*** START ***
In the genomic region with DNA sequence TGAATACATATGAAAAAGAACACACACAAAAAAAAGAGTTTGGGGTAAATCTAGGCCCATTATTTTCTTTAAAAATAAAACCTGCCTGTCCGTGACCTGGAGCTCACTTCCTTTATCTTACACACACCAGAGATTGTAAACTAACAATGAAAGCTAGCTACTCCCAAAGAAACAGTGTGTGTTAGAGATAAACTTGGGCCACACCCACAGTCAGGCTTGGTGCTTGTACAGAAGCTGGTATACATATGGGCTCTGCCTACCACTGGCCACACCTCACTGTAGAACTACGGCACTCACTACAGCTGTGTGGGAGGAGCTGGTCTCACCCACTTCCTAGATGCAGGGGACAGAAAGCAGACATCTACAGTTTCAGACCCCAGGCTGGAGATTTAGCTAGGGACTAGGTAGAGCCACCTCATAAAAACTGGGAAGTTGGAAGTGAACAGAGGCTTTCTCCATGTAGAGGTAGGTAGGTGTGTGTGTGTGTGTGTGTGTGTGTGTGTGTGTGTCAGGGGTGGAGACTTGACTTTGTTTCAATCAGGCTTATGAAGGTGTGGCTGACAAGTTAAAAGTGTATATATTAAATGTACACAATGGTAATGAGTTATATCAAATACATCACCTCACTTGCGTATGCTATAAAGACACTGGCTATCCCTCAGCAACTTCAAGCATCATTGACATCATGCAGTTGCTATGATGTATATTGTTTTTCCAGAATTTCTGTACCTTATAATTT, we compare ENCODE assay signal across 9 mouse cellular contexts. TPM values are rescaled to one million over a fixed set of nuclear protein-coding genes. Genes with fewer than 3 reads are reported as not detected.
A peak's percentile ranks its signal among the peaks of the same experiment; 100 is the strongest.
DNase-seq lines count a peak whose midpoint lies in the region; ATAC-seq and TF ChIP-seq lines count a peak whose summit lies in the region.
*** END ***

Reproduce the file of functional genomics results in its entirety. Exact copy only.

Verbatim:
In the genomic region with DNA sequence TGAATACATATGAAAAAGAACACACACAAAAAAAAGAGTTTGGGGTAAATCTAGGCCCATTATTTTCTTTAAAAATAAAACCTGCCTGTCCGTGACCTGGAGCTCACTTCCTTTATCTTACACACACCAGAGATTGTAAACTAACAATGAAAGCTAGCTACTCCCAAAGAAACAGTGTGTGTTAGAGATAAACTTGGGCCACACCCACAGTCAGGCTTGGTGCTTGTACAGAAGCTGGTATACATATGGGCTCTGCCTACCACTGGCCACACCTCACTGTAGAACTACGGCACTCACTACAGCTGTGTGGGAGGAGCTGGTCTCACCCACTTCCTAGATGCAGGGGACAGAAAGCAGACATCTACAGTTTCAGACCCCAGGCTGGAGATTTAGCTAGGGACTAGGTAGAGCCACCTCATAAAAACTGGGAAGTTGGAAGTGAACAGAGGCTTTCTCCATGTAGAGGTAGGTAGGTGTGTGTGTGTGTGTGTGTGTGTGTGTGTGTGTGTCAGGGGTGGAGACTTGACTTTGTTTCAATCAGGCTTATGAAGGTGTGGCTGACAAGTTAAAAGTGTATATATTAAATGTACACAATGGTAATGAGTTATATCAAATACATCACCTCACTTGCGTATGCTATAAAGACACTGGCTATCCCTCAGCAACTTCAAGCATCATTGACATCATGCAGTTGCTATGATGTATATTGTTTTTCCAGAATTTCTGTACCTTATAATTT, we compare ENCODE assay signal across 9 mouse cellular contexts. TPM values are rescaled to one million over a fixed set of nuclear protein-coding genes. Genes with fewer than 3 reads are reported as not detected.
A peak's percentile ranks its signal among the peaks of the same experiment; 100 is the strongest.
DNase-seq lines count a peak whose midpoint lies in the region; ATAC-seq and TF ChIP-seq lines count a peak whose summit lies in the region.